The Cheap-Ass Gourmet: Señorita Smiter’s Sangria (Mucho Fabuloso!)

Up here in the Big Smoke we are having what’s called “unseasonably warm weather,” which is a polite way of saying I’m wearing shorts and a tank top but driving a car that still has its snow tires on. Something is wrong with this picture.

However, that aside, this is the sort of weather that brings to mind one of my favourite summer beverages, and that is sangria, which I believe is Spanish for “If you’ll carry the tortilla chips, we can go sit by the pool and paint our toenails while getting quietly buzzed.”

Sangria: increasingly, a year-round beverage in Ontario, it would seem.

Technically, sangria is a mix of wine, fruit, and brandy, but there is no one “real” recipe for it — some people use red wine, others use white or rose or a combo; some people use orange juice, while others (who should be Smited, if you ask me) use 7Up. And the choice of fruit depends entirely on personal taste and what’s in season or available at your supermarket.

So, with that in mind, here is Dr Smiter’s basic sangria recipe; it takes about half an hour to make (unless you’re including pomegranate seeds, in which case it will take 4 hours of prep plus the whole night to hose down your kitchen afterwards).

Since, as I said, there is no right or wrong way to make sangria, feel free to fiddle with this as you like (although if you add 7Up I will be at your door with a mallet; just saying). I’m giving you a “base” here that will be neither too sickly sweet nor too booze-y, and you’ll want to taste it as you go to make sure it’s optimal. By the end of all the tasting, of course, you won’t even be able to say Sangria, never mind give a coherent review of the nuances of your beverage, but then that’s half the fun. 🙂

Anyway, here is what you will need:

  • 1 750-ml bottle dry red wine (Spanish or Chilean seem to be ideal for this – your local wine store may have some suggestions too; oddly, the cheaper the better)
  • 3 to 6 oz Cointreau liqueur, brandy, or Triple Sec (or a combo), to taste
  • 1 tsp Angostura bitters
  • 1 750-ml bottle of fizzy orange or lemonade (note: NOT orange pop or “orange drink” – the idea here is “sparkling fruit”, not a wallop of artificial syrup. I used President’s Choice Italian orange or lemon soda. Orangina would also be fine)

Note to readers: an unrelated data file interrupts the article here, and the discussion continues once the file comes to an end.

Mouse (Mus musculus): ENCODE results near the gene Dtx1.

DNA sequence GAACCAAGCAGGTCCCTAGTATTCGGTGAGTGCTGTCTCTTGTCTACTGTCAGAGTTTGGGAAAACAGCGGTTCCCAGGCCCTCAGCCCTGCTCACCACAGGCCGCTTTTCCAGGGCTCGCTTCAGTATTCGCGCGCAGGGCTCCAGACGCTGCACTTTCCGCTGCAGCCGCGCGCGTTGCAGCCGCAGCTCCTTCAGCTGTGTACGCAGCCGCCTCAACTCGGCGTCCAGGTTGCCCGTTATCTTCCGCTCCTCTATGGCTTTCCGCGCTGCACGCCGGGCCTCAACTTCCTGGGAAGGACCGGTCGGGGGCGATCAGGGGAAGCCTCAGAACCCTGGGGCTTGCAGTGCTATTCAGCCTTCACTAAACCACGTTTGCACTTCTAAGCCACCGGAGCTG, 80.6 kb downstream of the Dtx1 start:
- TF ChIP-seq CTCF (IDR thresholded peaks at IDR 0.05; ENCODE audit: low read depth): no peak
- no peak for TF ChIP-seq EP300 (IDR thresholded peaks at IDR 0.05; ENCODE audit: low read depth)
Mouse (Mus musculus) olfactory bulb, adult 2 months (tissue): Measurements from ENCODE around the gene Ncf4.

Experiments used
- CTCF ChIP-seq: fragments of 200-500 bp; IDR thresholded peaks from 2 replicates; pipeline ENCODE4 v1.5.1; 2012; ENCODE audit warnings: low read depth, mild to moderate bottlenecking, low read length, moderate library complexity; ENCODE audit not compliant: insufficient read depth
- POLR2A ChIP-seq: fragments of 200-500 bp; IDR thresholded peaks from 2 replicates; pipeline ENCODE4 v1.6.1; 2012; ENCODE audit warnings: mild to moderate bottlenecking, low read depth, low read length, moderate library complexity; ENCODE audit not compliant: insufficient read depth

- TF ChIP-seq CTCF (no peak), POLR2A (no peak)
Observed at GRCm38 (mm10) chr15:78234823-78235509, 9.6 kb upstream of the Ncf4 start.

• Sliced lemons, oranges and limes; wash them first if you’re leaving the peel on (which is prettier)
  • Fruit of your choice: raspberries, strawberries, halved grapes, pomegranate seeds, peaches … basically anything that looks pretty & tastes refreshing
  • ice cubes

(And no, I don’t know why we measure wine in millilitres but still say “teaspoons” and “tablespoons” for other things. Metric is weird. All I know is that I’m 4.5 hectares tall and my car gets 200 teaspoons per yard of gas.)

Step away from the 7Up, Mr Sangria-maker...

I usually start by preparing the fruit. Wash all of it, even the oranges, lemons, and limes — pesticides can really wreck a sangria, not to mention making you grow unwanted body parts.

Chop, slice or otherwise prepare the fruit, as necessary, for its delicious alcohol bath. (If you don’t know not to chop raspberries, you have probably already been into the sangria.) Set it aside.

Decant (fancy-schmancy word for “pour”) the wine into either a punch bowl or a big clear jug. If you’re going out onto a patio or pool deck, I’d go for plastic — Pier One and Loblaws have some gorgeous patio-friendly sets.

Next, plop in some ice cubes and then add about half the Cointreau/Triple Sec/brandy (hereafter known as the booze), and the Angostura bitters — this leaves you some room to adjust it in a minute if need be.

Now add the fizzy orange/lemon drink and give it all a stir. Have your first taste-test — again, for the uninitiated, use a clean spoon for each taste and do NOT stick it back in the pitcher after you taste from it.  Just one of my pet peeves, and your guests will thank you for not serving them Saliva and Backwash Sangria. 😛

Part of a balanced sangria.

Adjust the booze accordingly, until it tastes acceptable to you. Everyone’s palate is different. Err on the side of being able to taste the wine with just a kick of the orange-y booze.

Finally, put the fruit in. I typically make WAY too much of it, so put in enough to make a pretty pitcher of drink with some bits for everyone’s glass, and put the rest in the fridge either to add later, to add to another batch of sangria (my personal favourite option) or to have as fruit salad when you’re nursing your hangover in the morning.

Goes nicely (as if I need to tell you) with tortilla chips and salsa and — of course — a nice bowl of Dr Smiter’s trademark Squawk-a-mole dip.

Total expenditure:

  • $7-10 for a bottle of cheapola sangria-worthy red wine
  • $2 for bottle of fizzy lemon/orange (7Up is cheaper but will earn you a Smiting… you should know this by now)
  • $5-8 for fruit
  • $5-ish for the booze concoction and the Angostura bitters, which many of you will have in your liquor cabinets already

So a total of about $20-$25, which makes this a bit more expensive than some of the stuff I post here. But because this is to be shared among a group of your friends, who (besides being totally wowed by your sangria prowess) are probably bringing food and munchies or (in the case of my dear friend Ann) providing us with a pool around which to sit in the summer months, this is small potatoes indeed for a fabulous beverage on a hot, sunny summer (OK, March…) day.

This stuff is fabulous -- and that's no bull!

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2 Comments

  1. HausElf

    I don’t have enough spoons for this!

  2. JMC

    Clearly you need a set of plastic spoons, then. 😉

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